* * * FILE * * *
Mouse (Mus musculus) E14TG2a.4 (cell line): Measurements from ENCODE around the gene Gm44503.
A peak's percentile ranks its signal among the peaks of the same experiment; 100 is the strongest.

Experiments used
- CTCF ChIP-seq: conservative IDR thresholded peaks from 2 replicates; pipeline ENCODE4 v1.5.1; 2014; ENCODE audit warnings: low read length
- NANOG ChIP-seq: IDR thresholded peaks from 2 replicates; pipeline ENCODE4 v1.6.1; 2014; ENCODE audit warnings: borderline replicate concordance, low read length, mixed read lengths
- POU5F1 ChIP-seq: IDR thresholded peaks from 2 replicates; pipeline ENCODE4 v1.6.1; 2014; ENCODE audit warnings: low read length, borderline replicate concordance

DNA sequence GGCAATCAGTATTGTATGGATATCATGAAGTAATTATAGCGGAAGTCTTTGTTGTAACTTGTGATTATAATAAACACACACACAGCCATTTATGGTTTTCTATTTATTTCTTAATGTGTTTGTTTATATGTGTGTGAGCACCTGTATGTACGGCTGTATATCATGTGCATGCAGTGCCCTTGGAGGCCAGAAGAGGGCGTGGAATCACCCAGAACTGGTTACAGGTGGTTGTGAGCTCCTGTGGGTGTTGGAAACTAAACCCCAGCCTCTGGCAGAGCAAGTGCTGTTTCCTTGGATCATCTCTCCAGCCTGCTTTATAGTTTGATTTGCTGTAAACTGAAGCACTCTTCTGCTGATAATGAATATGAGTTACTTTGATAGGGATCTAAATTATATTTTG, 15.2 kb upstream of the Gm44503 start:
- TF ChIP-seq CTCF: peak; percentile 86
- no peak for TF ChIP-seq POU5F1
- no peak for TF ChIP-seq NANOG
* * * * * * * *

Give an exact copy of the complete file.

Mouse (Mus musculus) E14TG2a.4 (cell line): Measurements from ENCODE around the gene Gm44503.
A peak's percentile ranks its signal among the peaks of the same experiment; 100 is the strongest.

Experiments used
- CTCF ChIP-seq: conservative IDR thresholded peaks from 2 replicates; pipeline ENCODE4 v1.5.1; 2014; ENCODE audit warnings: low read length
- NANOG ChIP-seq: IDR thresholded peaks from 2 replicates; pipeline ENCODE4 v1.6.1; 2014; ENCODE audit warnings: borderline replicate concordance, low read length, mixed read lengths
- POU5F1 ChIP-seq: IDR thresholded peaks from 2 replicates; pipeline ENCODE4 v1.6.1; 2014; ENCODE audit warnings: low read length, borderline replicate concordance

DNA sequence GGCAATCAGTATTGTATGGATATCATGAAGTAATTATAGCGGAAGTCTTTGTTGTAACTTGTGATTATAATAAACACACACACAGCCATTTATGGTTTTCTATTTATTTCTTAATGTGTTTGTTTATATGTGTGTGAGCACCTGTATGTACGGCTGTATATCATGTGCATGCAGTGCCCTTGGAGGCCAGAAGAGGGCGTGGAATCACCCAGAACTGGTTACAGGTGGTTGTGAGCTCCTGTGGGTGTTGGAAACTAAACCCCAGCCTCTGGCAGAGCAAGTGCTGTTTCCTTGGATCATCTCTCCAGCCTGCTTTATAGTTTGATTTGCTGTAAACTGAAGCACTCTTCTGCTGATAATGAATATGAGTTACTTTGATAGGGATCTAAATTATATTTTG, 15.2 kb upstream of the Gm44503 start:
- TF ChIP-seq CTCF: peak; percentile 86
- no peak for TF ChIP-seq POU5F1
- no peak for TF ChIP-seq NANOG